# Calculating conditional entropy given two random variables

I have been reading a bit about conditional entropy, joint entropy, etc but I found this: $H(X|Y,Z)$ which seems to imply the entropy associated to $X$ given $Y$ and $Z$ (although I'm not sure how to describe it). Is it the amount of uncertainty of $X$ given that I know $Y$ and $Z$? Anyway, I'd like to know how to calculate it. I thought this expression means the following:

$$H(X|Y,Z) = -\sum p(x,y,z)log_{2}p(x|y,z)$$

and assuming that $p(x|y,z)$ means $\displaystyle \frac{p(x,y,z)}{p(y)p(z)}$, then \begin{align} p(x|y,z)&=\displaystyle \frac{p(x,y,z)}{p(x,y)p(z)}\frac{p(x,y)}{p(y)}\\&=\displaystyle \frac{p(x,y,z)}{p(x,y)p(z)}p(x|y) \\&=\displaystyle \frac{p(x,y,z)}{p(x,y)p(x,z)}\frac{p(x,z)}{p(z)}p(x|y)\\&=\displaystyle \frac{p(x,y,z)}{p(x,y)p(x,z)}p(x|z)p(x|y) \end{align} but that doesn't really help.

Basically I wanted to get a nice identity such as $H(X|Y)=H(X,Y)-H(Y)$ for the case of two random variables.

Any help?

Thanks

$$H(X\mid Y,Z)=H(X,Y,Z)-H(Y,Z)=H(X,Y,Z)-H(Y\mid Z)-H(Z)$$ Edit: Since $\log p(x\mid y,z)=\log p(x,y,z)-\log p(y,z)$, $$H(X\mid Y,Z)=-\sum\limits_{x,y,z}p(x,y,z)\log p(x,y,z)+\sum\limits_{y,z}\left(\sum\limits_{x}p(x,y,z)\right)\cdot\log p(y,z).$$ Each sum between parenthesis being $p(y,z)$, this proves the first identity above.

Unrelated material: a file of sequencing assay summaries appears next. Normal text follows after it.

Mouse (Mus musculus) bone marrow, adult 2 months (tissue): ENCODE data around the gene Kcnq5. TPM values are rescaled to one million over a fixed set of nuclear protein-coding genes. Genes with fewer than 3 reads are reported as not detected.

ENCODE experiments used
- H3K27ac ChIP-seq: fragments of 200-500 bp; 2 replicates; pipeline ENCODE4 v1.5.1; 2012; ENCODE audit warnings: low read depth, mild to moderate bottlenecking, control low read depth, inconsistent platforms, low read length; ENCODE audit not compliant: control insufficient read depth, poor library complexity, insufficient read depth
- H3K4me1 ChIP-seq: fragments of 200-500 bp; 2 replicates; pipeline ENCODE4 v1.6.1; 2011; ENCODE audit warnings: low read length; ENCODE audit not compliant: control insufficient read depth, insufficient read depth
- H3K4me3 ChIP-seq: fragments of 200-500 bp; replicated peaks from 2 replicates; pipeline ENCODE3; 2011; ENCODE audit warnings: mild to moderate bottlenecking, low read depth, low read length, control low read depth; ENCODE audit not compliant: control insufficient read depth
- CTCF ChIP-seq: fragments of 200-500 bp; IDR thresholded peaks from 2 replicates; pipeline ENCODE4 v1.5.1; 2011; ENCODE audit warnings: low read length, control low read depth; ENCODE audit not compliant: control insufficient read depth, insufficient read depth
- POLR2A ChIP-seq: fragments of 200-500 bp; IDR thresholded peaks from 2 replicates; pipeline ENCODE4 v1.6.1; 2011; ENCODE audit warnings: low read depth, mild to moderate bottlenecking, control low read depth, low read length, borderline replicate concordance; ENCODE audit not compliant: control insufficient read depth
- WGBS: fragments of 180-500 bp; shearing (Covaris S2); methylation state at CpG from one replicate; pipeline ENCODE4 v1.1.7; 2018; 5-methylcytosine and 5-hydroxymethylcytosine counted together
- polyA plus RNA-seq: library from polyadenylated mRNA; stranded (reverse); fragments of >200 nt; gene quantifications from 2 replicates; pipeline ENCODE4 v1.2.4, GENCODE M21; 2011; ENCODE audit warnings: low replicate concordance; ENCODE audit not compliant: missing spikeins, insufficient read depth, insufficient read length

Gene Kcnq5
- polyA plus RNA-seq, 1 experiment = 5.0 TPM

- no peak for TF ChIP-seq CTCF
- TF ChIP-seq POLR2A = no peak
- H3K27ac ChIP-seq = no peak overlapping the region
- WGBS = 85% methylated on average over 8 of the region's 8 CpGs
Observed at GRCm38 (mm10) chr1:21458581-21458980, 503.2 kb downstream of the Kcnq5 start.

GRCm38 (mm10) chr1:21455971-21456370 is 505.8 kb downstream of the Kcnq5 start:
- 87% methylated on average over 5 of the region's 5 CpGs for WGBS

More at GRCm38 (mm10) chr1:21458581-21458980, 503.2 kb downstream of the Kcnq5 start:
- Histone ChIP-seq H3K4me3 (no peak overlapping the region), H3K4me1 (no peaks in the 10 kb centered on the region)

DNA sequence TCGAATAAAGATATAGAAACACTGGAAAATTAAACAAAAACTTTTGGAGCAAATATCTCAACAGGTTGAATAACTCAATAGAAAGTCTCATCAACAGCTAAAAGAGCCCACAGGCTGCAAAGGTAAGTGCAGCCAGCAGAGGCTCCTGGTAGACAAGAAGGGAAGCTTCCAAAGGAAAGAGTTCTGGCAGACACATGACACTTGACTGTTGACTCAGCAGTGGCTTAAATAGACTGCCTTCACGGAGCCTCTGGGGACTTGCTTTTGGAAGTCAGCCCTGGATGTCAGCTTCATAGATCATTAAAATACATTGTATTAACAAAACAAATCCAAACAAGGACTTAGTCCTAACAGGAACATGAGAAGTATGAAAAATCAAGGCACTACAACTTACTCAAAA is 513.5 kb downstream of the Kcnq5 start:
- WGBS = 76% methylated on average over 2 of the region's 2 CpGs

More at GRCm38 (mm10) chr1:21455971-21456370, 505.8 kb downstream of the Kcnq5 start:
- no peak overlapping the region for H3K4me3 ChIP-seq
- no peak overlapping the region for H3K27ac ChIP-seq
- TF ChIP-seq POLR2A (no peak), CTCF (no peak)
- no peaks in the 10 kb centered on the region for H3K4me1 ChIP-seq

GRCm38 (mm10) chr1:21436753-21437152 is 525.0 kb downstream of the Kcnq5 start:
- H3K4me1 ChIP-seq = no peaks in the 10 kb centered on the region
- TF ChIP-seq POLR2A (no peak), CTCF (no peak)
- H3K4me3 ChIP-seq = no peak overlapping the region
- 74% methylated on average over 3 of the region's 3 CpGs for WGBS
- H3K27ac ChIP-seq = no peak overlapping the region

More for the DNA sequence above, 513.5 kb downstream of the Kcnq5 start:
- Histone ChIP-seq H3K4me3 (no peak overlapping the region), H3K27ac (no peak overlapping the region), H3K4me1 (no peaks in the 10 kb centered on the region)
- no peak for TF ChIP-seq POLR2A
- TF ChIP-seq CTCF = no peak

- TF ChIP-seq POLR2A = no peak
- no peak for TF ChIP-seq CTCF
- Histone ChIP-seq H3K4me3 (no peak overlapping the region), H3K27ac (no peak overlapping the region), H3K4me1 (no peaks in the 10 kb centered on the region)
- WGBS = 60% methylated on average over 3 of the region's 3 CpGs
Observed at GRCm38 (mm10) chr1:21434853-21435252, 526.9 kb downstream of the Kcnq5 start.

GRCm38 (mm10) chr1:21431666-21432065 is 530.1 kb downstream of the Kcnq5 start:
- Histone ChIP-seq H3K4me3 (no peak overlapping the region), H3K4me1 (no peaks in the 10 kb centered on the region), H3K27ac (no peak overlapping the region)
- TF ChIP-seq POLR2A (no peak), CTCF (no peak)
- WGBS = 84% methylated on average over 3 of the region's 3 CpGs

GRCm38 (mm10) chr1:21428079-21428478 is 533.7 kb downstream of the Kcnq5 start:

• Can you show me how to manipulate $p(x|y,z)$ to get that identity? I can see why it's reasonable to get $H(X,Y,Z)-H(Y,Z)$ from $H(X|Y) = H(X,Y)-H(Y)$ but I'd like to know how to work out that from probability distributions. – Robert Smith Jul 8 '12 at 22:54
Yes, entropy is often referred to as "uncertainty", so $H(X|Y)$ can be thought of as your uncertainty about $X$, given that you know $Y$. If it's zero, then we would say that knowing $Y$ tells us "everything" about $X$, and so on.
• Thanks. Yes, I think I understand the conditional entropy correctly, however, I find it a bit awkward with two "conditional variables", though. What about my calculation? Unfortunately, Wikipedia didn't help a lot because it doesn't provide $H(X|Y,Z)$. – Robert Smith Jul 8 '12 at 19:55
• @Robert: As did said, you can use the chain rule on that wikipedia page to change $H(X|Y,Z)$ into an expression involving only $H(Y|Z)$ – Xodarap Jul 8 '12 at 22:19